How Blue is the Moon
Even though a “Blue Moon” doesn’t really look like this, it does attract a lot of attention.
Whenever there's a second full Moon in a month, the phrase "Blue Moon" gets a real work out in the popular press and on-line. Interestingly, that definition of a Blue Moon is of surprisingly recent vintage. What’s more, it's rooted in a mistake.
The rising Blue Moon is usually a shade of red.
The short version of the story is that this definition originated in an article appearing in the March 1946 issue of Sky&Telescope magazine. That article’s author misunderstood how the Maine Farmer’s Almanac used the term. The Farmer’s Almanac described the fourth full Moon in a given season as being a Blue Moon, but their rule was so convoluted that the S&T article simply got it wrong.
The story would have likely ended there had Deborah Byrd not found the S&T article while doing research for a 1980 broadcast of her radio program Star Date. That show seemed to have been the spark that lit the fuse. Since then, the “2nd full Moon in a month” definition for Blue Moon has only gained popularity and is now the most widely accepted meaning.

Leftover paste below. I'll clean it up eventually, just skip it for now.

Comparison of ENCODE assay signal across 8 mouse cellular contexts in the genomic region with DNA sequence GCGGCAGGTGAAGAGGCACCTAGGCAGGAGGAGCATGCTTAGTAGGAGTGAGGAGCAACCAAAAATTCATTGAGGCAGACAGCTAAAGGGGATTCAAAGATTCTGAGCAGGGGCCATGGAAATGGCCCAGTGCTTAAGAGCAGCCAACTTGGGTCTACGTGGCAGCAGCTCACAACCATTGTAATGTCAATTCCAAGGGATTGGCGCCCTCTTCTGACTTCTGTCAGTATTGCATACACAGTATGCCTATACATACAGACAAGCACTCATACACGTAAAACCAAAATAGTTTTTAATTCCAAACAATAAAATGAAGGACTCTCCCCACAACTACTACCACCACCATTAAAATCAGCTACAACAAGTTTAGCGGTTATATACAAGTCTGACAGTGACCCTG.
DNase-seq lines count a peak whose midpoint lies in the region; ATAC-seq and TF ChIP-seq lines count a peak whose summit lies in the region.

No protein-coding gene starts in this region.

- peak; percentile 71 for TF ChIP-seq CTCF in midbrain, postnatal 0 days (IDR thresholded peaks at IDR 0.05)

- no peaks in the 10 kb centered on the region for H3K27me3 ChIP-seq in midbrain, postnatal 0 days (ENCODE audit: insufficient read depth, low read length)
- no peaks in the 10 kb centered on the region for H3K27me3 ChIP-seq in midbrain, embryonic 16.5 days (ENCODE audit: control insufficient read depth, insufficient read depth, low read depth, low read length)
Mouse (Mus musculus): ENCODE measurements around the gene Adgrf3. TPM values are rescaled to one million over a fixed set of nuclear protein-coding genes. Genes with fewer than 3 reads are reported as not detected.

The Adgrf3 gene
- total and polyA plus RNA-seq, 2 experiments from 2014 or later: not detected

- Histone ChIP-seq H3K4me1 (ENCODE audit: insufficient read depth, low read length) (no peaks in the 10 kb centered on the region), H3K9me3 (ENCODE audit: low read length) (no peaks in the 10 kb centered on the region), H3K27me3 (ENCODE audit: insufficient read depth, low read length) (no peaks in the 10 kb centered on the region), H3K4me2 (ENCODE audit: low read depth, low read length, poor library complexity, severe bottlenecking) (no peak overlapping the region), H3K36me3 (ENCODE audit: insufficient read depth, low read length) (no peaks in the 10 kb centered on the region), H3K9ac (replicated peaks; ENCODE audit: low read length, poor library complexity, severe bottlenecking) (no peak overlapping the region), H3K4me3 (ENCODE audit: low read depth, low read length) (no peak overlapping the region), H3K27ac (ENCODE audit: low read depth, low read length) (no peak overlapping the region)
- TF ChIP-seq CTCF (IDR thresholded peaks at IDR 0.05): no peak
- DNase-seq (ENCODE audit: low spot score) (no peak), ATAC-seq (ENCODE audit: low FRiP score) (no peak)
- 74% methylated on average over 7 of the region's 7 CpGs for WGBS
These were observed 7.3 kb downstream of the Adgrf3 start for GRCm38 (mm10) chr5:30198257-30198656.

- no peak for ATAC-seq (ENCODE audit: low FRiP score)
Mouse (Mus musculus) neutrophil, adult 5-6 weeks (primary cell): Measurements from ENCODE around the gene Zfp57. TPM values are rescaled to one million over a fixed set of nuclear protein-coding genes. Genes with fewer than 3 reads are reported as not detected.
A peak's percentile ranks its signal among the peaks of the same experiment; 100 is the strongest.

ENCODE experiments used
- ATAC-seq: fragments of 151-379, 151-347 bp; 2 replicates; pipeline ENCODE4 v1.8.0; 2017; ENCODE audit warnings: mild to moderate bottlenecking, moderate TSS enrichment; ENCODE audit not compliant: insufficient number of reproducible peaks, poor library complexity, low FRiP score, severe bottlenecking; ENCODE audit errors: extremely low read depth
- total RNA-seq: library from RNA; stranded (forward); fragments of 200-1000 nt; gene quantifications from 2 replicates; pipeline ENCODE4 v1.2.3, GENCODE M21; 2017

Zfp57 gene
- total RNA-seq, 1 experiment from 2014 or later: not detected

For the full story, you can go right to the source and check out this article from S&T.
It’s ironic that a Blue Moon should attract so much attention since the full Moon is actually the least rewarding time to view the lunar surface in binoculars or with a telescope. The reason observers give the full Moon a pass is because there’s no shadow contrast and as a result, most lunar features appear flat and lifeless. Even big, prominent craters can be a tremendous challenge to find under these conditions. That said, the full Moon is an excellent time to view the feathery rays of craters like Tycho and Copernicus as well as subtle tonal gradations in the lunar Maria.